Next Article in Journal
Molecular Toxicology of Substances Released from Resin–Based Dental Restorative Materials
Next Article in Special Issue
The Cladistic Basis for the Phylogenetic Diversity (PD) Measure Links Evolutionary Features to Environmental Gradients and Supports Broad Applications of Microbial Ecology’s “Phylogenetic Beta Diversity” Framework
Previous Article in Journal
Anaerobic Biodegradation Tests of Poly(lactic acid) under Mesophilic and Thermophilic Conditions Using a New Evaluation System for Methane Fermentation in Anaerobic Sludge
Open AccessReview

Reticulate Evolution and Marine Organisms: The Final Frontier?

1
Department of Genetics, University of Georgia, Athens, GA 30602, USA
2
Department of Biological Science, Florida State University, Tallahassee, Florida 32306-4295, USA
*
Author to whom correspondence should be addressed.
Int. J. Mol. Sci. 2009, 10(9), 3836-3860; https://doi.org/10.3390/ijms10093836
Received: 17 July 2009 / Accepted: 2 September 2009 / Published: 3 September 2009
(This article belongs to the Special Issue Cladistic Analysis and Molecular Evolution)
The role that reticulate evolution (i.e., via lateral transfer, viral recombination and/or introgressive hybridization) has played in the origin and adaptation of individual taxa and even entire clades continues to be tested for all domains of life. Though falsified for some groups, the hypothesis of divergence in the face of gene flow is becoming accepted as a major facilitator of evolutionary change for many microorganisms, plants and animals. Yet, the effect of reticulate evolutionary change in certain assemblages has been doubted, either due to an actual dearth of genetic exchange among the lineages belonging to these clades or because of a lack of appropriate data to test alternative hypotheses. Marine organisms represent such an assemblage. In the past half-century, some evolutionary biologists interested in the origin and trajectory of marine organisms, particularly animals, have posited that horizontal transfer, introgression and hybrid speciation have been rare. In this review, we provide examples of such genetic exchange that have come to light largely as a result of analyses of molecular markers. Comparisons among these markers and between these loci and morphological characters have provided numerous examples of marine microorganisms, plants and animals that possess the signature of mosaic genomes. View Full-Text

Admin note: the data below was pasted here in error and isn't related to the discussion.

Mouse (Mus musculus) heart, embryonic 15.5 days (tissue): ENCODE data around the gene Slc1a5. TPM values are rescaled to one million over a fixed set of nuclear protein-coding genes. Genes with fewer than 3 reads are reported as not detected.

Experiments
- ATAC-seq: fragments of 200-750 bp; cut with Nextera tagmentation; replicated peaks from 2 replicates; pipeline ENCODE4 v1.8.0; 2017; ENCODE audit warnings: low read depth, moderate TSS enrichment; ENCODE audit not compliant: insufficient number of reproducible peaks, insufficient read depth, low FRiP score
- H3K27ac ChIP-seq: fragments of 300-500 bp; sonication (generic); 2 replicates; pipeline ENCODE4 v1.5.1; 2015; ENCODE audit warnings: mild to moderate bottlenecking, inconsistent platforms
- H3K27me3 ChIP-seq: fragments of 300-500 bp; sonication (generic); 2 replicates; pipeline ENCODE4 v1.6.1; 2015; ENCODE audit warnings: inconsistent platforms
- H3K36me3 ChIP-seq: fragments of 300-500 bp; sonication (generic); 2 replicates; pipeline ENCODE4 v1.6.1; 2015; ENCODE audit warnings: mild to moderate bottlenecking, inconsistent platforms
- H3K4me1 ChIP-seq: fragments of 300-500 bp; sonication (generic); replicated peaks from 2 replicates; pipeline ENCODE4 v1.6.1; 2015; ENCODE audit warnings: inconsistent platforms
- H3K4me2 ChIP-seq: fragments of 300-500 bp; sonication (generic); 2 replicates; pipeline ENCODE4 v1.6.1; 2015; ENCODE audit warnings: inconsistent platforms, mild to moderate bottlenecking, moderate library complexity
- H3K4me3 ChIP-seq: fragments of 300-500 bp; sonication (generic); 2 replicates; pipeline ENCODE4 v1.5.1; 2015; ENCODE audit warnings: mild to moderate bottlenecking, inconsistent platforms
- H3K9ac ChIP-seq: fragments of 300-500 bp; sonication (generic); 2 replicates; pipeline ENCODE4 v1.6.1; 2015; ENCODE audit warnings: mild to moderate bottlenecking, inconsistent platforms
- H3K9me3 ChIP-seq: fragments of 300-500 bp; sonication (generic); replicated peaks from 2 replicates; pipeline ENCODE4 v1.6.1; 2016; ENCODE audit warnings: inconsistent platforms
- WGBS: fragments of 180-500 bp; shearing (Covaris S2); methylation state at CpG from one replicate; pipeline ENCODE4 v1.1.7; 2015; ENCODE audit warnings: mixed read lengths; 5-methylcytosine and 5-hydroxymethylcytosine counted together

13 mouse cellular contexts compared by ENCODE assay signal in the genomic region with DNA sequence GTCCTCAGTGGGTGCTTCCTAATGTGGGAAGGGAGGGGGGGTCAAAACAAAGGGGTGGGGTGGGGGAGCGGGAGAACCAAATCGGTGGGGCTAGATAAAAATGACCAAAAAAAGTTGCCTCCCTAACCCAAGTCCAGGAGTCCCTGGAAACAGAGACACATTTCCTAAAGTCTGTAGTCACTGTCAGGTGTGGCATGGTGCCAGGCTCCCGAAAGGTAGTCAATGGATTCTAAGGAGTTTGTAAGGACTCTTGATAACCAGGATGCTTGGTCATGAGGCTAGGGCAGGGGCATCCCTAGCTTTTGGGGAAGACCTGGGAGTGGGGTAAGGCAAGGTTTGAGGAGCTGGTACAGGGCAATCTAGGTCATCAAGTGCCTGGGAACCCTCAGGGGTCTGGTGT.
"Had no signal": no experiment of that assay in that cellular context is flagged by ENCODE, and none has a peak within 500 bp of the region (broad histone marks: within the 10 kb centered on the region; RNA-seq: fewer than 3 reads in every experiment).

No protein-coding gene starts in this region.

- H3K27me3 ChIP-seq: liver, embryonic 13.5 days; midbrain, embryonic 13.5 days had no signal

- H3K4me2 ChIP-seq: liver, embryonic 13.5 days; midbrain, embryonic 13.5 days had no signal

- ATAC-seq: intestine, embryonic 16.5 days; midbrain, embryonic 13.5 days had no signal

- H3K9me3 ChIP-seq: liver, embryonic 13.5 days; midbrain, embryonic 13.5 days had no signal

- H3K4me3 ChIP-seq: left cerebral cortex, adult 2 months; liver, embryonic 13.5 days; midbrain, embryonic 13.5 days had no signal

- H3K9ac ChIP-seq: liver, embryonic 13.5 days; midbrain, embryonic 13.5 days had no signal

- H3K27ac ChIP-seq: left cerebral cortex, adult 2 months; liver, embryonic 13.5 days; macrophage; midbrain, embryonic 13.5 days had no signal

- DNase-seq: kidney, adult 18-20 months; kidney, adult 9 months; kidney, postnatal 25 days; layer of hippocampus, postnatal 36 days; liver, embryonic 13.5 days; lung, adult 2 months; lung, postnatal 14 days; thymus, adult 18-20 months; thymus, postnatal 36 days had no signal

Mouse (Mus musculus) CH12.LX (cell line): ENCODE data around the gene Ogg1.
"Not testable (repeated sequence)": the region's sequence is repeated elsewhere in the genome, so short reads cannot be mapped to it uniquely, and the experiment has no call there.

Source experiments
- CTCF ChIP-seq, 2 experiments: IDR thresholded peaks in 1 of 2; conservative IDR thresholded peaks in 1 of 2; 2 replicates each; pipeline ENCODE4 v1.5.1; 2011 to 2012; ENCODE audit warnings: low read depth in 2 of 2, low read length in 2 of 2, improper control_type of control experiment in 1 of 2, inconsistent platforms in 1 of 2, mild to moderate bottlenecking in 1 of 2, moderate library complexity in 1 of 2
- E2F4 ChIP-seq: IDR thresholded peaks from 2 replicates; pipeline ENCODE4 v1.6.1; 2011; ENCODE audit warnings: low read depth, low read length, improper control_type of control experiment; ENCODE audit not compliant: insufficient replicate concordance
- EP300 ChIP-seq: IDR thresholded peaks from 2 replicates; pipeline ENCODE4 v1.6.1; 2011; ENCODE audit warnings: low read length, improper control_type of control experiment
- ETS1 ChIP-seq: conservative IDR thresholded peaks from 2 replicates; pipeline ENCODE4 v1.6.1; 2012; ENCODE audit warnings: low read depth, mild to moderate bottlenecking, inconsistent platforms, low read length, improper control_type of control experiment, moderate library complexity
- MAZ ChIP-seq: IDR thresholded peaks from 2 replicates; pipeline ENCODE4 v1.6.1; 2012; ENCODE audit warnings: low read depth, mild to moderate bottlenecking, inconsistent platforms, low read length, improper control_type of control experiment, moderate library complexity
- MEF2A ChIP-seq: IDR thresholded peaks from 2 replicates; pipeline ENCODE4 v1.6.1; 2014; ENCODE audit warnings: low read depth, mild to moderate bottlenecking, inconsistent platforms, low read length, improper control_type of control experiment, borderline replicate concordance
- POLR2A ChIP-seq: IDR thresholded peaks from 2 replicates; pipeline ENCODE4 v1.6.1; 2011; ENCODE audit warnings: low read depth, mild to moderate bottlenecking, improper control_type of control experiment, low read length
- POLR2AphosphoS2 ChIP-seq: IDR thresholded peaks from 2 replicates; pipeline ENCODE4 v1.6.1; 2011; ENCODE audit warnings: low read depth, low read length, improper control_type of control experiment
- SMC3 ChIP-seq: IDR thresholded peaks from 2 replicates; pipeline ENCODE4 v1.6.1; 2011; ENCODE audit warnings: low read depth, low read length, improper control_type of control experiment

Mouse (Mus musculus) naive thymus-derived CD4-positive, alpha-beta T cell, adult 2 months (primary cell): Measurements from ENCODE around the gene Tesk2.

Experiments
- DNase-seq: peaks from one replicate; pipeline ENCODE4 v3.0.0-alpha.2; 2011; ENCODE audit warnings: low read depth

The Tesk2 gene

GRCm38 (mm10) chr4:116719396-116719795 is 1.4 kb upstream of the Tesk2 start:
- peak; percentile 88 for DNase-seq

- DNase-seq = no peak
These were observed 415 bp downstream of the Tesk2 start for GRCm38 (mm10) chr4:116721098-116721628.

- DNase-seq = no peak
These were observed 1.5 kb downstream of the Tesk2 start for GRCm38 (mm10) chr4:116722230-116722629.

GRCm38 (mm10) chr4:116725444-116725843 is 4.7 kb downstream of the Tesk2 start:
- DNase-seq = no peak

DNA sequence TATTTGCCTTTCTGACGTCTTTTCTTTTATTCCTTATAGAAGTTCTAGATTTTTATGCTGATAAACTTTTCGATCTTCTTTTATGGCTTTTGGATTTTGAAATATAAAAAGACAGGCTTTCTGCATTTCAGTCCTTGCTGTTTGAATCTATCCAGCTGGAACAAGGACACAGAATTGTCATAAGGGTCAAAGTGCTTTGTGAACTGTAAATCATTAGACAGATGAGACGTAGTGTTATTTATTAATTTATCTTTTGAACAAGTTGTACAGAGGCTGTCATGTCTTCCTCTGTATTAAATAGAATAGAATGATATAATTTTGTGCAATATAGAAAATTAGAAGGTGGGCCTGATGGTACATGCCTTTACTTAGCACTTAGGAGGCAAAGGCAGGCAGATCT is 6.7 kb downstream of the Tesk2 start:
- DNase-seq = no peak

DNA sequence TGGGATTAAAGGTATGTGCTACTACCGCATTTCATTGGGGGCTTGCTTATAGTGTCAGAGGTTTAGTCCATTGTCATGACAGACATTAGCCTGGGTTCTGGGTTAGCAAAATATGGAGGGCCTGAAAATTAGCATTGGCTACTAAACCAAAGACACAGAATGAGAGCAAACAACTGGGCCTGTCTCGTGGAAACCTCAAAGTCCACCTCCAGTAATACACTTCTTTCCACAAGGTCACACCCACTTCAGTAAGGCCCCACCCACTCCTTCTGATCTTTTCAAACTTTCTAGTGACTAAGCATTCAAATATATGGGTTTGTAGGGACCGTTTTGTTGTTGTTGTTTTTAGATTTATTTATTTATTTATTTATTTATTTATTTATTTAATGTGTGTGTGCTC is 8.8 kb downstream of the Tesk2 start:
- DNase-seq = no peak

Keywords: introgression; horizontal transfer; web of life; marine introgression; horizontal transfer; web of life; marine
MDPI and ACS Style

Arnold, M.L.; Fogarty, N.D. Reticulate Evolution and Marine Organisms: The Final Frontier? Int. J. Mol. Sci. 2009, 10, 3836-3860. https://doi.org/10.3390/ijms10093836

AMA Style

Arnold ML, Fogarty ND. Reticulate Evolution and Marine Organisms: The Final Frontier? International Journal of Molecular Sciences. 2009; 10(9):3836-3860. https://doi.org/10.3390/ijms10093836

Chicago/Turabian Style

Arnold, Michael L.; Fogarty, Nicole D. 2009. "Reticulate Evolution and Marine Organisms: The Final Frontier?" Int. J. Mol. Sci. 10, no. 9: 3836-3860. https://doi.org/10.3390/ijms10093836

Find Other Styles

Article Access Map by Country/Region

1
Only visits after 24 November 2015 are recorded.
Search more from Scilit
 
Search
Back to TopTop